KEENE — Two electric vehicle charging stations are operational on Route 73 here.

One sits in the Town of Keene hamlet of Keene and the other in the Keene Valley hamlet.

A private donor funded the EV stations through the Adirondack Foundation, the Keene Clean Energy Team said in a press release.

A public celebration for the project is set for 4 p.m. Wednesday, June 26.



"The work of the Keene Clean Energy Team and generous partners to establish EV charging stations in Keene is fantastic,” Keene Town Supervisor Joe Pete Wilson said in the release.

“Residents of Keene and visitors alike will benefit from the convenience of charging their EV’s while having a meal or shopping. The Clean Energy Team also had the foresight to plan for charging stations suitable for buses at Marcy Field to facilitate an electric shuttle system in the future.

"My thanks to the residents of Keene and the Adirondack Foundation, which supports our community in so many ways."

“The Clean Energy Team accomplishments are the result of the diligence of the team members combined with their strong commitment to the well-being of the Town of Keene. That, along with the close cooperation and support from the Town Board allowed all the members to work quickly and thoroughly to propose solutions that saved money at no cost to the town. It’s a success all of us can be proud of and which can be emulated by others,” said Dan Mason, co-leader of KCET.




Both charging sites have industry standard Level 2 chargers that support virtually any EV on the road today, the release said, and are visible online to potential visitors and easy to use.

Users need only to plug in and can make a donation at the charger to cover electricity costs, the release said.

The requested donation is about the equivalent of $1 per gallon of gasoline.

The Keene charger is located at the corner of Route 73 and Hurricane Road, across the street from the Town Hall.

"The Keene Valley charger represents a unique aspect of the project," the committee said. "It is located at a private business, McDonough’s Valley Hardware on Route 73."

“McDonough’s really stepped up,” Energy Team member Amy Nelson said in the release.

“They wanted to support their community by helping to encourage visitors who will be driving EVs.

"McDonough’s support for our plans is an example of this town’s spirit and reminds me why I’m glad I live here.”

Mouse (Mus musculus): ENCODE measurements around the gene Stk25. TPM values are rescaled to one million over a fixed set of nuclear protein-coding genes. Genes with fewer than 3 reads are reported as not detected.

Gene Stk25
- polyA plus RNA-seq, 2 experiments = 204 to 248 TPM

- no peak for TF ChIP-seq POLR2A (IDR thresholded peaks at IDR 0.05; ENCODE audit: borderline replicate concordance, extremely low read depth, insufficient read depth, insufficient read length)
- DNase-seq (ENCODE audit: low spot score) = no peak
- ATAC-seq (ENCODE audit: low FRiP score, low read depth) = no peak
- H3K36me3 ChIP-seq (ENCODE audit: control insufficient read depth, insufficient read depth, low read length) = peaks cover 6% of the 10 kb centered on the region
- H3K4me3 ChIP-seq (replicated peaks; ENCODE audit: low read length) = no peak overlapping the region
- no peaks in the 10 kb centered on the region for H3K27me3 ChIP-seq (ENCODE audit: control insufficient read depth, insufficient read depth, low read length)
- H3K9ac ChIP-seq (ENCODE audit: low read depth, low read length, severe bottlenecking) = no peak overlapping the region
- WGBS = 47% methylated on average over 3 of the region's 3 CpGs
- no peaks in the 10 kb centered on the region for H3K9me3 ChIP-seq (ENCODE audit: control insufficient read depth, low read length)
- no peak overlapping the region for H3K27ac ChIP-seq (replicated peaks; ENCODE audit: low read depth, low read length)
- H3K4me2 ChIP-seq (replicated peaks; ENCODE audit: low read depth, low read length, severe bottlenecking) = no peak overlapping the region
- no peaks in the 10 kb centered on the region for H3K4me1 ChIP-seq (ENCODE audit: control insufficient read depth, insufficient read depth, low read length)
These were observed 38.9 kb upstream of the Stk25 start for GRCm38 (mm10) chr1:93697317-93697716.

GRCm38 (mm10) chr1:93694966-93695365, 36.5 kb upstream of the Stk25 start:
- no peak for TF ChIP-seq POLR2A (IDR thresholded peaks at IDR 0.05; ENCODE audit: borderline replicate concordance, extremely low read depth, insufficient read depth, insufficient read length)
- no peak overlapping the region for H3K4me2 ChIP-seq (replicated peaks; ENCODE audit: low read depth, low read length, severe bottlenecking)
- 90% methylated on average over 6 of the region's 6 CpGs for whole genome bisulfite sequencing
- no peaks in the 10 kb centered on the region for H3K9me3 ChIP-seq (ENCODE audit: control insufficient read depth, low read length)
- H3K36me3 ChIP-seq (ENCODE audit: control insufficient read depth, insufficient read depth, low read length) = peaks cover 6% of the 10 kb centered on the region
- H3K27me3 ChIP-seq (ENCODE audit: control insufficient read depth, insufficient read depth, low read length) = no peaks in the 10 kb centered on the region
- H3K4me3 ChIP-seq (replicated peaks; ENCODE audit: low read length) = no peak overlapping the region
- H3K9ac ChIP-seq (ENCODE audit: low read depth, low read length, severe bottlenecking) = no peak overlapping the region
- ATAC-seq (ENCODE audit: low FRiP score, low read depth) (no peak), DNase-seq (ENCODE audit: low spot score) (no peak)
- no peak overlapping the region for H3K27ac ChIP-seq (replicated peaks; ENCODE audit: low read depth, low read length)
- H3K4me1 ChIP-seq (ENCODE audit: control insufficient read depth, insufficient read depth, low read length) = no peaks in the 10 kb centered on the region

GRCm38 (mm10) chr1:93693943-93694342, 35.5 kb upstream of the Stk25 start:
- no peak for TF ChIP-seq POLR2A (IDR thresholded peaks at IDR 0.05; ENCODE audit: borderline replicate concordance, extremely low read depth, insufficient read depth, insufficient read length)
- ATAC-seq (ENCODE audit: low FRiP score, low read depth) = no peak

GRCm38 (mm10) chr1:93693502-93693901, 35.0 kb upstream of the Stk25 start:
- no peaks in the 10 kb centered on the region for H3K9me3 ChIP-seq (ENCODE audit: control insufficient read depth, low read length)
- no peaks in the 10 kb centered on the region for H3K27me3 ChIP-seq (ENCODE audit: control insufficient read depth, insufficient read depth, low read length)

Paula McDonough, who owns the business, was happy to host the charger,

“We love helping to make Keene Valley more welcoming and supportive of visitors," she said in the release.

"It seemed like a good thing to do. Plus, it looks pretty nice.”

The June 26th celebration at McDonough’s will feature food, music and remarks from Supervisor Wilson and Adirondack Foundation President and CEO Cali Brooks.

“We are thrilled to see this project come together and inspired by the cooperation behind it," she said in the release.

"This is a shining example of how private philanthropy can support a public good and we are proud to facilitate this kind of giving.”



The next phase of the project will involve the design and installation of several chargers at the Marcy Field hiker parking area, including high-speed DC Fast chargers, intended not only to support hikers and visitors, but also to power electric shuttles that can be part of a comprehensive approach to managing transportation on the busy Route 73 corridor, the Energy Team said.

“We hope the State of New York will step up with a robust shuttle network that serves the many destinations along Route 73,” said team member Pete Nelson in the release.

“The Town of Keene, which already operates a shuttle for hikers using the Garden trailhead, recognizes that we’re part of the solution.

"We want to be ready to support the next generation of drivers and transportation users in a smart, green manner.”

Keene’s EV charging project coincides with passage of New York state’s Climate Leadership and Community Protection Act, requiring carbon-free energy generation by 2040.



The Keene Clean Energy Team, formed in 2017, comprises 11 volunteers whose mission is to advise the Keene Town Council on real renewable energy technology and real credits from that technology, as well as leading money-saving projects that reduce greenhouse gas emissions and support a clean environment.


• Obtained certification for the town as a Clean Energy Community from the New York State Energy Research and Development Authority.

• Won a $50,000 grant to install a solar power generation system on the town’s highway garage that supplies half of the town’s municipal energy demands.

• Conducted an energy audit of town buildings.

• Led a project to convert the town’s streetlights to energy-saving LEDs.

• Supported the town electric contract to reduce the electric bills.

• Supported installation of LED lights for town buildings.

• Enabled the continued expansion of solar pv sites (now over 50 sites).

• Enabled the adoption of a unified solar permit and code enforcement officer training.

• Supported energy tracking with three years of data input into the EPA’s energy database.